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Do football Club owners create Value?

Bull, Mike and Whittam, G (2016) Do football Club owners create Value? In: 8th International Social Innovation Research Conference, 05 September 2016 - 07 September 2016, Glasgow. (Unpublished)

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Abstract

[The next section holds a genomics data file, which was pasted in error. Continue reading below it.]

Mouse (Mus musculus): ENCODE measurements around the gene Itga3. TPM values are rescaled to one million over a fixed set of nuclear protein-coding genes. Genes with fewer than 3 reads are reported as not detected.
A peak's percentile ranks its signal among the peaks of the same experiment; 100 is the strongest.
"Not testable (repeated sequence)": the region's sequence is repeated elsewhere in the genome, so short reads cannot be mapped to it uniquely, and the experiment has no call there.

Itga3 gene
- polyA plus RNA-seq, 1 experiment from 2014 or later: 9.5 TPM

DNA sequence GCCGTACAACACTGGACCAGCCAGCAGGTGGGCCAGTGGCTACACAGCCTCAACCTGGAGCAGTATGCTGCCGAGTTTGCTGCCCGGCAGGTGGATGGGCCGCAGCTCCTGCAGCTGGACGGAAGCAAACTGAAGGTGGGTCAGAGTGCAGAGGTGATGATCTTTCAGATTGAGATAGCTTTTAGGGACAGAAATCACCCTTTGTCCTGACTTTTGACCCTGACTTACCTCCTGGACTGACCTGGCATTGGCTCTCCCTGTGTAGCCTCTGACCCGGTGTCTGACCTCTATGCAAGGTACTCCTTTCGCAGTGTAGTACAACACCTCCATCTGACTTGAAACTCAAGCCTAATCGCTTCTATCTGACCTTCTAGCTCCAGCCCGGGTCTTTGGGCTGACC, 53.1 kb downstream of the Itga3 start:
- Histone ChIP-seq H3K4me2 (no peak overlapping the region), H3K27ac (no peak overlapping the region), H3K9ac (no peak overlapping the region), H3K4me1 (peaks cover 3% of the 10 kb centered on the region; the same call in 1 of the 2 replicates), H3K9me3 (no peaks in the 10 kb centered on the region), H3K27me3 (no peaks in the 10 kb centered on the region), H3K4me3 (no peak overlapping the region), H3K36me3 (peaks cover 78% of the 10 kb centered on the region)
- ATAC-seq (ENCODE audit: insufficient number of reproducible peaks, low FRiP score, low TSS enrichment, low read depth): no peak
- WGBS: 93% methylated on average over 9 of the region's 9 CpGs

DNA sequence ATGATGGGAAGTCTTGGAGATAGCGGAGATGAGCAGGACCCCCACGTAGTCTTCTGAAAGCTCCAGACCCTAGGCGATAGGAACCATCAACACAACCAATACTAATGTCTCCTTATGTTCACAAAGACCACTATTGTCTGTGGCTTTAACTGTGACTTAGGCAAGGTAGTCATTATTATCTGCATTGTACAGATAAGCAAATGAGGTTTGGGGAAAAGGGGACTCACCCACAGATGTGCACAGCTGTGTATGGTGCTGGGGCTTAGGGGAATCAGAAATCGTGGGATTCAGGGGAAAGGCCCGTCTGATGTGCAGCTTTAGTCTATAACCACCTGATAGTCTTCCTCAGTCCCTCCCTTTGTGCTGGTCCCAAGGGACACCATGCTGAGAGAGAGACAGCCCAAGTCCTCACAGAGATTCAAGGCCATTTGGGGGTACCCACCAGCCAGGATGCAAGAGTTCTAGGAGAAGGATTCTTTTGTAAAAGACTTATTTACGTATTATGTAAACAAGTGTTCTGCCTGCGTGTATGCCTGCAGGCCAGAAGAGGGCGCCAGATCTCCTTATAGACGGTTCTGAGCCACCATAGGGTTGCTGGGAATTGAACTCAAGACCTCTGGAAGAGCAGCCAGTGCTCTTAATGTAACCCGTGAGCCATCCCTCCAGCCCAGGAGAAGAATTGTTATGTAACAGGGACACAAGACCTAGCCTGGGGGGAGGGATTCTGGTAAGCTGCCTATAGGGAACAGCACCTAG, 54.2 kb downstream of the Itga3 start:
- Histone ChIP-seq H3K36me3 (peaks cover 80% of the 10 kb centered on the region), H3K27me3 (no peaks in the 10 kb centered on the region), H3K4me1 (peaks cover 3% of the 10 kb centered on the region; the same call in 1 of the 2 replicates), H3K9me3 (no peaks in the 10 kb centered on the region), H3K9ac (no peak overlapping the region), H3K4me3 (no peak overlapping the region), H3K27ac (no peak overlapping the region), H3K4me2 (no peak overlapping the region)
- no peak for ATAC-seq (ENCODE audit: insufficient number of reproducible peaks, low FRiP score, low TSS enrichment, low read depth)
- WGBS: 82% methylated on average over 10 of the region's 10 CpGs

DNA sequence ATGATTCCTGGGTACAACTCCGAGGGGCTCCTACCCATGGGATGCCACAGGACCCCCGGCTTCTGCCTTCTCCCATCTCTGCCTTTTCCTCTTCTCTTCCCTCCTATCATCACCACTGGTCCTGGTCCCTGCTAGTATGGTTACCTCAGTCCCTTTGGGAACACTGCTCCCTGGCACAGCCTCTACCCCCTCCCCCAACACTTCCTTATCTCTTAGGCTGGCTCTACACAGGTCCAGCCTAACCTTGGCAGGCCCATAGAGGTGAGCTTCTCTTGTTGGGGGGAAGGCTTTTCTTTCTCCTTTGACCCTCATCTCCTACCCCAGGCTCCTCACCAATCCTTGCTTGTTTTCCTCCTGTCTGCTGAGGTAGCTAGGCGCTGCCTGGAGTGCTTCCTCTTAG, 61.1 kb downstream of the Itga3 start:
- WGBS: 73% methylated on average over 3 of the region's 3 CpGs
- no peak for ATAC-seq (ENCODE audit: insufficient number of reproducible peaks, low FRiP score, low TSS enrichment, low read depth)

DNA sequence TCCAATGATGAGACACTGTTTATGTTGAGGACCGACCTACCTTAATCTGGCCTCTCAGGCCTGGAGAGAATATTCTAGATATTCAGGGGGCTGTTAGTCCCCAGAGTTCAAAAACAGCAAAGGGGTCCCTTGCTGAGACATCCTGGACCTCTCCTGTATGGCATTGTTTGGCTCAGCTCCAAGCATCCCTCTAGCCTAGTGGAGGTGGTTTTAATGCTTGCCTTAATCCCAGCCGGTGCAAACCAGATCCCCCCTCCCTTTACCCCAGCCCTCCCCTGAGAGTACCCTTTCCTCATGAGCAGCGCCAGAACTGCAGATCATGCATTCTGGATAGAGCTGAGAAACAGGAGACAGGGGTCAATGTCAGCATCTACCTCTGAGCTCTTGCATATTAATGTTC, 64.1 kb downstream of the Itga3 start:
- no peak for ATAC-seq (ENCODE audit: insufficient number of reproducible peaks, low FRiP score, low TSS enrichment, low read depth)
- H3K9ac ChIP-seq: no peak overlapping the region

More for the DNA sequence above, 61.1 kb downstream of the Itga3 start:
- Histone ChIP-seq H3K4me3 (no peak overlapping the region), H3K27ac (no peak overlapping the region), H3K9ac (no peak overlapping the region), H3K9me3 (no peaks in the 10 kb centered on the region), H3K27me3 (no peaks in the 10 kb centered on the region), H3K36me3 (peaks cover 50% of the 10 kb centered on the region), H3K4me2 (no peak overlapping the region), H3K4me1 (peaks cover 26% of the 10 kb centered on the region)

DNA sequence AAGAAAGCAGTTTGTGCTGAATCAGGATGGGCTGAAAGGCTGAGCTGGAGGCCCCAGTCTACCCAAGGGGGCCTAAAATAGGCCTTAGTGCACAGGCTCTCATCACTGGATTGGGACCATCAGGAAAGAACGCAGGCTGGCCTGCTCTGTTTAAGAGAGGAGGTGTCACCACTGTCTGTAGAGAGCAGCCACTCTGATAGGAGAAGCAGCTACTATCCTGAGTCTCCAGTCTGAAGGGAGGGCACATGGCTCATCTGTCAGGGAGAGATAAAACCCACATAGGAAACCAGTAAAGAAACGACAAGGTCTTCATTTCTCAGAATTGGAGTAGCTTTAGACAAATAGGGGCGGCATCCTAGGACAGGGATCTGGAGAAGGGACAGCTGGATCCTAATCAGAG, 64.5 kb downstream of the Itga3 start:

Schumpeter suggests that the role of the entrepreneur is to create greater value. This paper focuses on football, and football club owners in questioning and contesting not just if club owners create value – but more specifically, value for whom? And at what cost? The questions bring to the fore commodification and a profit maxim versus community asset and a utility maxim. We question the current pursuit of football clubs where owners have sidelined the indigenous fan base to satisfy their thirst for global market growth, at the expense of heritage and social value of the ‘club’. There have been various critical papers written on the subject of the changing nature of professional football, however, little has been written on this topic from a social value perspective. Therefore, whilst focussing on football club owners, our research questions commodification of public utility in the pursuit of globalisation through the commercialisation of clubs and the capitalisation of supporters as club assets to the detriment of social and cultural value. Our theoretical framework utilises Parsons’ systems theory, in particular, Groen et al’s (2008) four capitals adaptation to analyse 'sustainable value creation' (a blend of strategic, economic, cultural and social). Groen et al’s model is used to map ownership of each of the 44 clubs in the top 2 divisions of English football. Following this we draw attention to some examples in highlighting different forms of ownership. Our findings suggest the main current of ownership is in transition and movement towards economic and strategic capitals, which we argue is unsustainable as it comes at the expense of other forms of capital. The mobility of ‘charlatan entrepreneurs’ in this industry is a major concern to us as academics and football supporters. Although the work of unscrupulous owners in football is nothing new, our approach is. We highlight the finite balance between the four capitals that as Groen et al claim, should balance in order to achieve (blended) sustainable value creation, where the changes in football club ownership are putting the sport in a precarious position.

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